It says here that the Second Amendment Foundation, in cooperation with Smith & Wesson, is going to have a fancy, embellished revolver made to mark the legal and historical milestone they feel that the Supreme Court's recent District of Columbia versus Heller decision represents.
Very appropriately, the revolver chosen will be Smith & Wesson's cute little .38 caliber Model 442, an excellent choice for concealed self-defense under many circumstances, but one of the puniest weapons the company makes, and in this case, highly symbolic: an airweight for airheads.
Around these parts, DC v. Heller is better known as the Viagra Decision, due to the court's embarrassingly inadequate performance in defense of the Bill of Rights. With a reluctant, grudging nod at the Second Amendment as an inarguably individual right, the old men and women in black incontinently hastened to add that it is subject to practically any "reasonable" regulation politicians and bureaucrats might wish to impose upon it. That, we submit to our dear colleagues and allies at the Second Amendment Foundation -- as well as to our old friends and enemies at Smith & Wesson -- is absolutely nothing to celebrate.
At best, it means that the ancient struggle simply goes on, over whether the plain language of the Constitution means what it says or not.
At worst, it means that within a decade, possibly sooner, we'll be fighting against the passage of nationwide legislation under which -- once again -- each of us will be compelled to beg the government for its gracious permission to exercise the fundamental, unalienable, individual, civil, natural, Constitutional, and human right of every man, woman, and responsible child to obtain, own, and carry, openly or concealed, any weapon, any time, any place, without asking anyone's permission.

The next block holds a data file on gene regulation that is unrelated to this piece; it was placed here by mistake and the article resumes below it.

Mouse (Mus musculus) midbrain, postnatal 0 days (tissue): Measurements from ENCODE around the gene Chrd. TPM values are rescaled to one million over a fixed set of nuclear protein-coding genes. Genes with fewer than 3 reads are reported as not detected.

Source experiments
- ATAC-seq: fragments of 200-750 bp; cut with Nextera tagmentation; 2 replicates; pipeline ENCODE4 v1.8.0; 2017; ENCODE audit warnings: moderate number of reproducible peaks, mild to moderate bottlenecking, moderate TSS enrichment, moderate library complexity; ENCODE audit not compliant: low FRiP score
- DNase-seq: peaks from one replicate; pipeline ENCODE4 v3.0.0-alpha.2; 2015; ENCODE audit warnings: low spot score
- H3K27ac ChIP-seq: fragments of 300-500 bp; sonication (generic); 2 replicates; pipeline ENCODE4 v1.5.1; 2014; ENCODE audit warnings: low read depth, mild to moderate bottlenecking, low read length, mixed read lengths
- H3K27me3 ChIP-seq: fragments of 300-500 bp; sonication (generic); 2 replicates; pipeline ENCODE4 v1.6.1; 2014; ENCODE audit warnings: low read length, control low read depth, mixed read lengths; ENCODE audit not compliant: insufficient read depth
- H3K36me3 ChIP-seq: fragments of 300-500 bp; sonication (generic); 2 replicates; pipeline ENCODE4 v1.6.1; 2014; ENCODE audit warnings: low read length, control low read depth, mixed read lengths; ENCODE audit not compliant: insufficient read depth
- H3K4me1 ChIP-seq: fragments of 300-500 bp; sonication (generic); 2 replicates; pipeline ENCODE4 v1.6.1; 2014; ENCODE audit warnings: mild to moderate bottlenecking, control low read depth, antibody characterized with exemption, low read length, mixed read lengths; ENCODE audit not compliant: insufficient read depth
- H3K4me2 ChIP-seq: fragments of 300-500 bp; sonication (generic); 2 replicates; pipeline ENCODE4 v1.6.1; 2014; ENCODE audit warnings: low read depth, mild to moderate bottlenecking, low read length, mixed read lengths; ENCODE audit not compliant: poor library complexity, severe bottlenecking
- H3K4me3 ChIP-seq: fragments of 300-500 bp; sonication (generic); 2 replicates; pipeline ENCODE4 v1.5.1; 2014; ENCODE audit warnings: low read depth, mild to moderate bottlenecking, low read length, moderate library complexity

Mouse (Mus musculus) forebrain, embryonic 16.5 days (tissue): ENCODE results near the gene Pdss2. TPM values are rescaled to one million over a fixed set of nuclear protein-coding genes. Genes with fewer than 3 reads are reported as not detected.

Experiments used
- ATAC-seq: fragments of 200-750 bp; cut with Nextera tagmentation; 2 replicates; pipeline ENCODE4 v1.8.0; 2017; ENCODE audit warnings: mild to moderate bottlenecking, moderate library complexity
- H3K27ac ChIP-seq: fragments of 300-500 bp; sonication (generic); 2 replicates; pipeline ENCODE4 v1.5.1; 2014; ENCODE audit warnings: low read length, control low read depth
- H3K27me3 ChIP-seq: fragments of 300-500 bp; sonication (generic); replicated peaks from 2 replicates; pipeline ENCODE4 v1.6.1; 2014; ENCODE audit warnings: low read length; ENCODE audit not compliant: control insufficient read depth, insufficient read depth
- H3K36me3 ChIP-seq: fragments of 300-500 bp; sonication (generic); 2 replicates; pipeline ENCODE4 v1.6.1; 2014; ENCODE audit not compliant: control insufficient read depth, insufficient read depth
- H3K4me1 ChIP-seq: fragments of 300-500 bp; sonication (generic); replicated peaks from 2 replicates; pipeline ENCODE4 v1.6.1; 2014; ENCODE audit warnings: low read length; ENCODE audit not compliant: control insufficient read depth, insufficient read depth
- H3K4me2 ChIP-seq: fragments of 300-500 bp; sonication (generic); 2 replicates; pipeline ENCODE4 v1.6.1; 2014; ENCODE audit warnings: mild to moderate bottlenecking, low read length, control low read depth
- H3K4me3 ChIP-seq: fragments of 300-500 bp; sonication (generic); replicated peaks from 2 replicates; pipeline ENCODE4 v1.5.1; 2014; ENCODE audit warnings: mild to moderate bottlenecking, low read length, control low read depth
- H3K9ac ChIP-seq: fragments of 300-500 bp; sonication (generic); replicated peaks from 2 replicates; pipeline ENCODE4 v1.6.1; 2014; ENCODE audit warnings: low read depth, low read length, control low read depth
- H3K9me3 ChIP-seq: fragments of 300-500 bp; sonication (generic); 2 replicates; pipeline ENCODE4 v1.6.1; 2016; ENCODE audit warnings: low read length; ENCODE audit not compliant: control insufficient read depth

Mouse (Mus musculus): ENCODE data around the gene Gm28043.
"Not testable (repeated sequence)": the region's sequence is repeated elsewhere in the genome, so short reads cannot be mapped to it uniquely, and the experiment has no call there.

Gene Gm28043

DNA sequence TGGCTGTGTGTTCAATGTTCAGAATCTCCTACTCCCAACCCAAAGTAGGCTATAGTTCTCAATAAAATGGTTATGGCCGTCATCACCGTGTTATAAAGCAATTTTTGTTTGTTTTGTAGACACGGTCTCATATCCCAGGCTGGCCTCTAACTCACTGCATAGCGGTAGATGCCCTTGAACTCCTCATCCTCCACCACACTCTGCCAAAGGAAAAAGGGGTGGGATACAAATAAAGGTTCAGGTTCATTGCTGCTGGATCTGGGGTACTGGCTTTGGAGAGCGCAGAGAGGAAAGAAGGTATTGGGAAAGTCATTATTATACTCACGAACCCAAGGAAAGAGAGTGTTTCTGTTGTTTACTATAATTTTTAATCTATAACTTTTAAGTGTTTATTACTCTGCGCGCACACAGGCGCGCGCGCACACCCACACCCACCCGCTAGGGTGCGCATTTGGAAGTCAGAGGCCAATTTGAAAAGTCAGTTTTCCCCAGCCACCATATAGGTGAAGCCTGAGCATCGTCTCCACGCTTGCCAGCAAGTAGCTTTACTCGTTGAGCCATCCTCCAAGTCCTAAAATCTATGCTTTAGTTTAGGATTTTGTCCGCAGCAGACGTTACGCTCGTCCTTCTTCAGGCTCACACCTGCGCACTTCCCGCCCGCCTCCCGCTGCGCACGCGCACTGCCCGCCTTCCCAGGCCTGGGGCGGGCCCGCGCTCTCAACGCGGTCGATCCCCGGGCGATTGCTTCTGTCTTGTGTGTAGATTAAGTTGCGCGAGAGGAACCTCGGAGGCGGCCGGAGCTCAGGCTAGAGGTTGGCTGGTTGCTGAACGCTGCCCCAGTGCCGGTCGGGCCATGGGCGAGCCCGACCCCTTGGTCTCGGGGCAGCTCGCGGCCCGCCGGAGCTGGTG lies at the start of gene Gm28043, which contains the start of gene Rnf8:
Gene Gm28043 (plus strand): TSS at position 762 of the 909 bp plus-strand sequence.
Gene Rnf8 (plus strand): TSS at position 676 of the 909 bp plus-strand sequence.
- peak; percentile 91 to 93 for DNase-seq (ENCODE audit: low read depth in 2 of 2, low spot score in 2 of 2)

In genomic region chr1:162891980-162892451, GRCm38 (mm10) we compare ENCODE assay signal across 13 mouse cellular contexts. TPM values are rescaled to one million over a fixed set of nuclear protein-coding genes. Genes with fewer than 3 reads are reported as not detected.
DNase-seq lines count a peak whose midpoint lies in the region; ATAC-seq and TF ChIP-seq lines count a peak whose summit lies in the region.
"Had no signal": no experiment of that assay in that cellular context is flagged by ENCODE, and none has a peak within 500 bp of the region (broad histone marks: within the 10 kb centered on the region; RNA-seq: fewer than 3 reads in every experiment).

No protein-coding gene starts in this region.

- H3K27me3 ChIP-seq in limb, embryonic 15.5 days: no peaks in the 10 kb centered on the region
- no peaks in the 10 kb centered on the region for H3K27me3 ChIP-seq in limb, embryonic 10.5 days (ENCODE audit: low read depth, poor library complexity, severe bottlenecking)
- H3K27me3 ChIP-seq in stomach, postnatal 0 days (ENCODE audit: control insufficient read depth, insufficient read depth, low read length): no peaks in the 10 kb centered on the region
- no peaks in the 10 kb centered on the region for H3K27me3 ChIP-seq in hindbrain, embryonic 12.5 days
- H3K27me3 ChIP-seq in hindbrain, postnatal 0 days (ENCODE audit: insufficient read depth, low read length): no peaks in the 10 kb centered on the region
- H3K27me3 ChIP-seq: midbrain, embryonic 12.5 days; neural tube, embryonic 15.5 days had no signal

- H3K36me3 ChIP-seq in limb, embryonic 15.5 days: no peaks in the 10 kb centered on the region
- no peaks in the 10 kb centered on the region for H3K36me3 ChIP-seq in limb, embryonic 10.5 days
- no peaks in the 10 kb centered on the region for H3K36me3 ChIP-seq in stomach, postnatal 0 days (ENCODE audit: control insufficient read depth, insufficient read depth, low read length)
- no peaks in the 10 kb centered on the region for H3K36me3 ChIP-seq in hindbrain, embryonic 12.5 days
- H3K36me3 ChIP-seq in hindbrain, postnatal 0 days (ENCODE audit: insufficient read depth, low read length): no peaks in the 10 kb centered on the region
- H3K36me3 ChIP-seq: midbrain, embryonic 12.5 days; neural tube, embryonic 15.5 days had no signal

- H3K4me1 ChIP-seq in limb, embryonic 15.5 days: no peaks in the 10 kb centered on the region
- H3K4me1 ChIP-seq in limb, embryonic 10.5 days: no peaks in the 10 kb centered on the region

A right that was meant to protect us from the government.
And legislation that will be officially considered "reasonable".
Let me tell you what's reasonable, in terms the thickest judge can understand.
Individuals human beings have a right to live, and to struggle to stay alive, that predates the Constitution and the Bill of Rights by at least a couple of million years. anybody who disagrees with that, is some kind of monster whose utterances shouldn't be taken seriously as anything but threats. The Founding Fathers mostly understood all this, and they never meant the country's basic operating documents as any kind of grant of rights, but merely as an official acknowledgement and a promise that those rights would be respected and enforced by the government.
The individual right to own and carry weapons is a logical and necessary extension of the right to live, and to struggle to stay alive. Sure, all of today's local, state, and federal governments will insist that they can take better care of you than you can. But then they also insist that they can spend your money more wisely than you do.
And we all know how that's worked out.
None of this is breaking news. The Founding Fathers understood that when governments and kings don't get their own way, when their various plans and schemes collapse in humiliating failure, they will sometimes -- often -- resort to violence. We've seen it ourselves. The Marxist bees in Lenin's bonnet failed to generate a worker's paradise on Earth, so he got mad, blamed it on the people's stubborn reluctance to cooperate, and had tens of thousands of them rounded up and shot. In their time, Stalin, Hitler, Mao, and Pol Pot did more or less the same.
In anticipation of that, James Madison wrote the Second Amendment to the Constitution, the naked, brutal point of which is exactly the same point Thomas Jefferson made -- twice -- in the Declaration of Independence, when he wrote, "whenever any form of government becomes destructive of these ends [life, liberty and the pursuit of happiness], it is the right of the people to alter or to abolish it" and "when a long train of abuses and usurpations, pursuing invariably the same object evinces a design to reduce them under absolute despotism, it is their right, it is their duty, to throw off such government ... "